George Washington Papers

[Diary entry: 12 April 1791]

Tuesday 12th. In company with the Governor, The Directors of the James River Navigation Company—the Manager & many other Gentlemen. I viewed the Canal, Sluces, Locks & other Works between the City of Richmond & Westham. These together have brought the navigation to within a mile and half, or a Mile and ¾ of the proposed Bason; from which the Boats by means of Locks are to communicate with the tide water Navigation below. The Canal is of Sufficient depth every where but in places not brought to its proper width; it seems to be perfectly secure against Ice, Freshes & drift Wood. The locks at the head of these works are simple—altogether of hewn stone, except the gates & Cills and very easy & convenient to work. There are two of them, each calculated to raise & lower 6 feet. They cost, according to the Manager’s, Mr. Harris acct. about £3,000 but I could see nothing in them to require such a sum to erect them. The sluces in the River, between these locks and the mouth of the Canal are well graduated and easy of assent. To complete the Canal from the point to which it is now opened, and the Locks at the foot of them Mr. Harris thinks will require 3 years. Received an Address from the Mayor, Aldermen & Common Council of the City of Richmond at Three oclock, & dined with the Governor at four Oclock.

In the course of my enquiries—chiefly from Colo. Carrington—I cannot discover that any discontents prevail among the people at large, at the proceedings of Congress. The conduct of the Assembly respecting the assumption he thinks is condemned by them as intemperate & unwise and he seems to have no doubt but that the Excise law—as it is called—may be executed without difficulty—nay more, that it will become popular in a little time. His duty as Marshall having carried him through all parts of the State lately, and of course given him the best means of ascertaining the temper & dispositions of its Inhabitants—he thinks them favorable towards the General Government & that they only require to have matters explained to them in order to obtain their full assent to the Measures adopted by it.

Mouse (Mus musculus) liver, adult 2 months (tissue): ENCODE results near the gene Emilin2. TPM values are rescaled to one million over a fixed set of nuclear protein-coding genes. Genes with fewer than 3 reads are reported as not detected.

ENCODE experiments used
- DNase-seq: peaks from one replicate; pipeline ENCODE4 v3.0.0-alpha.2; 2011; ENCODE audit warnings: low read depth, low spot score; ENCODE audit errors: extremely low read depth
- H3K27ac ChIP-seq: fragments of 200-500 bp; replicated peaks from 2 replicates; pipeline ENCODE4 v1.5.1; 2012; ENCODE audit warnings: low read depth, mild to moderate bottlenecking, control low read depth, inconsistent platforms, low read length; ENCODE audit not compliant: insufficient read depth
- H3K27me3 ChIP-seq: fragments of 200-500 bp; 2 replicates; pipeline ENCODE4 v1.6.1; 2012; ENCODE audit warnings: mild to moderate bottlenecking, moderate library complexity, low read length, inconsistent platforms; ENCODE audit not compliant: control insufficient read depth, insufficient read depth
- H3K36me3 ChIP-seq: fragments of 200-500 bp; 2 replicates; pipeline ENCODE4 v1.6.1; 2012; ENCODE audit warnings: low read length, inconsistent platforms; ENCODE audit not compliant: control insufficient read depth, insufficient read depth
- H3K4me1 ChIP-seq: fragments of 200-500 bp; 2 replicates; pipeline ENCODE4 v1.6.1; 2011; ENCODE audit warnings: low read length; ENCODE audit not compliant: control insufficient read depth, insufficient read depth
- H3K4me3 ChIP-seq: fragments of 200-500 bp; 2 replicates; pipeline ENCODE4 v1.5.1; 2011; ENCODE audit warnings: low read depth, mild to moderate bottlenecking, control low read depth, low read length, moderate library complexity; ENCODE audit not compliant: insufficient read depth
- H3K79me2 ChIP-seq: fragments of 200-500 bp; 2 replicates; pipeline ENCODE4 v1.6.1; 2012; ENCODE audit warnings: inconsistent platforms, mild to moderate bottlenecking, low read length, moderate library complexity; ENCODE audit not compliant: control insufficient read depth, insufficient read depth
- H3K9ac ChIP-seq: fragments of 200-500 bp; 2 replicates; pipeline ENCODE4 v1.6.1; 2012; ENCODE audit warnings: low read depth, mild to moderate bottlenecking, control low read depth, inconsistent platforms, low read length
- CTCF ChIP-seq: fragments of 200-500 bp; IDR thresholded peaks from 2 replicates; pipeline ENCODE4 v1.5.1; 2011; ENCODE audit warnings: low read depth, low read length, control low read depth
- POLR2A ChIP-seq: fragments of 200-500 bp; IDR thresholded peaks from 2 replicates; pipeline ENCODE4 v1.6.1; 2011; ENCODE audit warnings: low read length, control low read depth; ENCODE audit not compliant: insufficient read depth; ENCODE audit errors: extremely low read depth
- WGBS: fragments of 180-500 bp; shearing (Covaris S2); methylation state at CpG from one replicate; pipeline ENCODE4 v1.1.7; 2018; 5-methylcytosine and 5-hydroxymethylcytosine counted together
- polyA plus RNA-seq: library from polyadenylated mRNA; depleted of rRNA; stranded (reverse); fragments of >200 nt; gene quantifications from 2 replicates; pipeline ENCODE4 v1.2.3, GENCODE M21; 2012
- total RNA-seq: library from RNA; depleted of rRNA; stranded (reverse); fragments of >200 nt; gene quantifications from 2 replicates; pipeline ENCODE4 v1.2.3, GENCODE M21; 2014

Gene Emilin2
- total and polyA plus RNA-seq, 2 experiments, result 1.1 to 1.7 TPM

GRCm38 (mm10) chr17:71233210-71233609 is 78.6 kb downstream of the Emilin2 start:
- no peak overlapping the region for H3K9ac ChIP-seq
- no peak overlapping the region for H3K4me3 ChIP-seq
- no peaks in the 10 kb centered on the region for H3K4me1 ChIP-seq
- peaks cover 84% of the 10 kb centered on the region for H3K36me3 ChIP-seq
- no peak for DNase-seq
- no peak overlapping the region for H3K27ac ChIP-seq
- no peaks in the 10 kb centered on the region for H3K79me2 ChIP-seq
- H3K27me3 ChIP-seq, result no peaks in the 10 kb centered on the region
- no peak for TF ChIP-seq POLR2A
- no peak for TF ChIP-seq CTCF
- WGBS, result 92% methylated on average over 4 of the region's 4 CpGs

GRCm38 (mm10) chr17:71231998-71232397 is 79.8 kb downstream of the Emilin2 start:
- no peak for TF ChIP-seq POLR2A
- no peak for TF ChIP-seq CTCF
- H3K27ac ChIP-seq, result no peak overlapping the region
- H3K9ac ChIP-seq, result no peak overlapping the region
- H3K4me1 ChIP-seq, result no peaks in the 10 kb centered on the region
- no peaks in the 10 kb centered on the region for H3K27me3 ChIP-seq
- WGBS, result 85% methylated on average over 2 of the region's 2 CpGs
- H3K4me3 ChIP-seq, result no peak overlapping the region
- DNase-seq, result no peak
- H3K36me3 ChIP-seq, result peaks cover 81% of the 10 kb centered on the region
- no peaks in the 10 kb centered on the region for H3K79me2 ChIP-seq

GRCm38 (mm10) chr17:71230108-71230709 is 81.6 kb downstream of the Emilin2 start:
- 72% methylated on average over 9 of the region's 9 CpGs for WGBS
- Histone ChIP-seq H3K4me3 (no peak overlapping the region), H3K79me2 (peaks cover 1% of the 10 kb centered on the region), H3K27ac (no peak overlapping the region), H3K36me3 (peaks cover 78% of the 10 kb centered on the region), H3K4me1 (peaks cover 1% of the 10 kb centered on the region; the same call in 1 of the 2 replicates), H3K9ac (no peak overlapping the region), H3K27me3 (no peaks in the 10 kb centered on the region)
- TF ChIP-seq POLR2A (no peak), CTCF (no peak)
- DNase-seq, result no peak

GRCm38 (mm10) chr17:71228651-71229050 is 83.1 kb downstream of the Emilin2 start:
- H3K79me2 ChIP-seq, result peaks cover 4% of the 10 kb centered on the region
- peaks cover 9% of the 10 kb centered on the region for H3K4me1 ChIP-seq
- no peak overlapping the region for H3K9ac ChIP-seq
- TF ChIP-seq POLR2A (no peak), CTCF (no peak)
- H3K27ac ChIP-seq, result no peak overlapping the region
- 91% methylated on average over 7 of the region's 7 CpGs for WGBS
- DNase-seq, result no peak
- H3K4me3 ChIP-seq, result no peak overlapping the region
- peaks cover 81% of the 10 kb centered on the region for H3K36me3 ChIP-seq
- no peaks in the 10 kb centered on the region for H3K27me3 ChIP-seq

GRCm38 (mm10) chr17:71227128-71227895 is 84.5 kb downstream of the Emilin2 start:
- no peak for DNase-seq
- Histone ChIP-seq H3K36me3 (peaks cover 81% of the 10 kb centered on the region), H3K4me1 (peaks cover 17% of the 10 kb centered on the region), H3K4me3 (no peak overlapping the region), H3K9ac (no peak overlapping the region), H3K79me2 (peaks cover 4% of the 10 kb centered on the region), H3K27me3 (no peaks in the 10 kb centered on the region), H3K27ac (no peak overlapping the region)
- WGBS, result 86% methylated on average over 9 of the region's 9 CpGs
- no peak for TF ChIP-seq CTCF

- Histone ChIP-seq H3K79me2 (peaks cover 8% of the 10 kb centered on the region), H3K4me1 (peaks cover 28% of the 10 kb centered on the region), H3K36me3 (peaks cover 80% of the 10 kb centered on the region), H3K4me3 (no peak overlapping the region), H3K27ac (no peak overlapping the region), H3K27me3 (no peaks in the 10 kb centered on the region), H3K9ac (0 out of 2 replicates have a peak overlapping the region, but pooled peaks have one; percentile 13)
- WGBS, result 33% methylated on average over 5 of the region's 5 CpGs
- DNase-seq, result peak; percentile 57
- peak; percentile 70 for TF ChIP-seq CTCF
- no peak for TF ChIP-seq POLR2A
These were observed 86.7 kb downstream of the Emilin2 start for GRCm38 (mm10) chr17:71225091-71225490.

GW was president of the James River Company 1785–95, but in name only. Edmund Randolph, one of the original directors of the company, acted as president from 1785 to 1789, when another director, Dr. William Foushee, assumed those duties. Besides Foushee, the current directors were John Harvie and David Ross. James Harris continued as manager (see entries for 17 May 1785 and 11 Mar. 1786).

GW and his party began today’s tour at Harris’s home and ascended the canal “in 2 fine new Batteaus of David Ross, who had his Watermen dressed in red Coaties on the Occasion.” The boats, according to Dr. James Currie of Richmond, “took . . . 7 Minutes & 4 seconds by a stop watch” to pass through the canal’s two locks (Currie to Thomas Jefferson, 13 April 1791, DLC: Jefferson Papers). The address from the Richmond city officials and a copy of GW’s answer are in DLC:GW. The mayor was George Nicholson (CHRISTIAN description begins W. Asbury Christian. Richmond: Her Past and Present. Richmond, Va., 1912. description ends , 44).

Edward Carrington, having been appointed United States marshal for Virginia 26 Sept. 1789 and supervisor of the federal revenue for the state 4 Mar. 1791, was now undertaking to perform the duties of both offices (Carrington to Alexander Hamilton, 4 April 1791, HAMILTON [2] description begins Harold C. Syrett et al., eds. The Papers of Alexander Hamilton. 27 vols. New York, 1961–87. description ends , 8:240).

assumption: State debts incurred during the War of Independence were to be assumed by the federal government under terms of a plan established by “An Act making provision for the [payment of the] Debt of the United States” (1 STAT. description begins Richard Peters, ed. The Public Statutes at Large of the United States of America, from the Organization of the Government in 1789, to March 3, 1845 . . .. 8 vols. Boston, 1845-67. description ends 138–44 [4 Aug. 1790]). The Virginia General Assembly objected to this scheme on two principal grounds: that it would enlarge the powers of the federal government at the expense of state powers and that it would oblige Virginia, which had discharged much of its war debt, to pay part of the heavy debts that some northern states still had outstanding. Declaring the act warranted by “neither policy, justice, nor the constitution,” the assembly petitioned Congress on 16 Dec. 1790 to revise the act generally and in particular to repeal the part relating to the assumption of state debts (ASP, Finance, description begins Walter Lowrie et al., eds. American State Papers. Documents, Legislative and Executive, of the Congress of the United States. 38 vols. Washington, D.C., Gales and Seaton, 1832–61. description ends 7:90–91). excise law: “An Act repealing, after the last day of June next, the duties heretofore laid upon Distilled Spirits imported from abroad, and laying others in their stead; and also upon Spirits distilled within the United States, and for appropriating the same” (1 STAT. description begins Richard Peters, ed. The Public Statutes at Large of the United States of America, from the Organization of the Government in 1789, to March 3, 1845 . . .. 8 vols. Boston, 1845-67. description ends 199–214 [3 Mar. 1791]).

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